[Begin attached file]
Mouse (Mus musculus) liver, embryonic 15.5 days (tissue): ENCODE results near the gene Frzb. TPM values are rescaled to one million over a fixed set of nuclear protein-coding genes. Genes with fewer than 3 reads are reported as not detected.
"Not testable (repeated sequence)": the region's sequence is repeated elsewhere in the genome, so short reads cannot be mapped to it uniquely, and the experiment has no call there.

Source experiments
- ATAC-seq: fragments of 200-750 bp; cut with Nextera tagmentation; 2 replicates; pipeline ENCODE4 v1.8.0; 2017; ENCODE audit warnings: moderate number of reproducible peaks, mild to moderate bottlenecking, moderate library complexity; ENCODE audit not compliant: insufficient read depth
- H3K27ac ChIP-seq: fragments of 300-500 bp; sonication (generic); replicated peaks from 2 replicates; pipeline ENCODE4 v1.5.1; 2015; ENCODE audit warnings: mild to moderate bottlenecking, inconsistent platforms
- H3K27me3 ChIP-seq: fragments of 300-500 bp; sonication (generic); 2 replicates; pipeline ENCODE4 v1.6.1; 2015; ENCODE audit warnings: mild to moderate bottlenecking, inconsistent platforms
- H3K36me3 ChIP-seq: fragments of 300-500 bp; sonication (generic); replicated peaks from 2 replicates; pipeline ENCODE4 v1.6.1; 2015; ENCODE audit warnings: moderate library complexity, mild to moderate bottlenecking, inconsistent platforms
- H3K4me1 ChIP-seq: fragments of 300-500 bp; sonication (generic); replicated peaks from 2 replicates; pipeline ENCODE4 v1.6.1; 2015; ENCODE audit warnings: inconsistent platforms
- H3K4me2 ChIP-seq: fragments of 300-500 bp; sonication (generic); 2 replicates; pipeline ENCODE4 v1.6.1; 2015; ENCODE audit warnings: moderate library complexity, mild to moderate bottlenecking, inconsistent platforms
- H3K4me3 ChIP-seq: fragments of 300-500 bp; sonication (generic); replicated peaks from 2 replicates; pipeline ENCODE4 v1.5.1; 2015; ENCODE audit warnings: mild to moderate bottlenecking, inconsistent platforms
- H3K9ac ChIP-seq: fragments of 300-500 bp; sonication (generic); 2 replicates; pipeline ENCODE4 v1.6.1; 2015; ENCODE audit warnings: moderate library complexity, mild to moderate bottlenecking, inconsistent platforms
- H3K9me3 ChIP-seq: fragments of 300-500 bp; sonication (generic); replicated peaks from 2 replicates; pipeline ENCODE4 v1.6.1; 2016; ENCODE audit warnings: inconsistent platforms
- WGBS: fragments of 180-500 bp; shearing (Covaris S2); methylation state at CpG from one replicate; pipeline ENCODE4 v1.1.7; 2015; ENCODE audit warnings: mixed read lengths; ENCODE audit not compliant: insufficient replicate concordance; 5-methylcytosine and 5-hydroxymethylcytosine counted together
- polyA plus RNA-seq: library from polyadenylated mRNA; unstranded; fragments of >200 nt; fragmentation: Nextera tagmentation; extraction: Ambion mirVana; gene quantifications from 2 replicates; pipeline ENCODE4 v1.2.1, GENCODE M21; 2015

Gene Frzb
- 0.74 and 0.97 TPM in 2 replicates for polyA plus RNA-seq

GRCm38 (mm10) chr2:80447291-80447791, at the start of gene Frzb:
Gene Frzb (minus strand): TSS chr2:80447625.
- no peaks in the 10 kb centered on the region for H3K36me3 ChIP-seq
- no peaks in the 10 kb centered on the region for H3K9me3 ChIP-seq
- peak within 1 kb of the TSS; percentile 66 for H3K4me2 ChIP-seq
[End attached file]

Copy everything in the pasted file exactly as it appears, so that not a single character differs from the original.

Mouse (Mus musculus) liver, embryonic 15.5 days (tissue): ENCODE results near the gene Frzb. TPM values are rescaled to one million over a fixed set of nuclear protein-coding genes. Genes with fewer than 3 reads are reported as not detected.
"Not testable (repeated sequence)": the region's sequence is repeated elsewhere in the genome, so short reads cannot be mapped to it uniquely, and the experiment has no call there.

Source experiments
- ATAC-seq: fragments of 200-750 bp; cut with Nextera tagmentation; 2 replicates; pipeline ENCODE4 v1.8.0; 2017; ENCODE audit warnings: moderate number of reproducible peaks, mild to moderate bottlenecking, moderate library complexity; ENCODE audit not compliant: insufficient read depth
- H3K27ac ChIP-seq: fragments of 300-500 bp; sonication (generic); replicated peaks from 2 replicates; pipeline ENCODE4 v1.5.1; 2015; ENCODE audit warnings: mild to moderate bottlenecking, inconsistent platforms
- H3K27me3 ChIP-seq: fragments of 300-500 bp; sonication (generic); 2 replicates; pipeline ENCODE4 v1.6.1; 2015; ENCODE audit warnings: mild to moderate bottlenecking, inconsistent platforms
- H3K36me3 ChIP-seq: fragments of 300-500 bp; sonication (generic); replicated peaks from 2 replicates; pipeline ENCODE4 v1.6.1; 2015; ENCODE audit warnings: moderate library complexity, mild to moderate bottlenecking, inconsistent platforms
- H3K4me1 ChIP-seq: fragments of 300-500 bp; sonication (generic); replicated peaks from 2 replicates; pipeline ENCODE4 v1.6.1; 2015; ENCODE audit warnings: inconsistent platforms
- H3K4me2 ChIP-seq: fragments of 300-500 bp; sonication (generic); 2 replicates; pipeline ENCODE4 v1.6.1; 2015; ENCODE audit warnings: moderate library complexity, mild to moderate bottlenecking, inconsistent platforms
- H3K4me3 ChIP-seq: fragments of 300-500 bp; sonication (generic); replicated peaks from 2 replicates; pipeline ENCODE4 v1.5.1; 2015; ENCODE audit warnings: mild to moderate bottlenecking, inconsistent platforms
- H3K9ac ChIP-seq: fragments of 300-500 bp; sonication (generic); 2 replicates; pipeline ENCODE4 v1.6.1; 2015; ENCODE audit warnings: moderate library complexity, mild to moderate bottlenecking, inconsistent platforms
- H3K9me3 ChIP-seq: fragments of 300-500 bp; sonication (generic); replicated peaks from 2 replicates; pipeline ENCODE4 v1.6.1; 2016; ENCODE audit warnings: inconsistent platforms
- WGBS: fragments of 180-500 bp; shearing (Covaris S2); methylation state at CpG from one replicate; pipeline ENCODE4 v1.1.7; 2015; ENCODE audit warnings: mixed read lengths; ENCODE audit not compliant: insufficient replicate concordance; 5-methylcytosine and 5-hydroxymethylcytosine counted together
- polyA plus RNA-seq: library from polyadenylated mRNA; unstranded; fragments of >200 nt; fragmentation: Nextera tagmentation; extraction: Ambion mirVana; gene quantifications from 2 replicates; pipeline ENCODE4 v1.2.1, GENCODE M21; 2015

Gene Frzb
- 0.74 and 0.97 TPM in 2 replicates for polyA plus RNA-seq

GRCm38 (mm10) chr2:80447291-80447791, at the start of gene Frzb:
Gene Frzb (minus strand): TSS chr2:80447625.
- no peaks in the 10 kb centered on the region for H3K36me3 ChIP-seq
- no peaks in the 10 kb centered on the region for H3K9me3 ChIP-seq
- peak within 1 kb of the TSS; percentile 66 for H3K4me2 ChIP-seq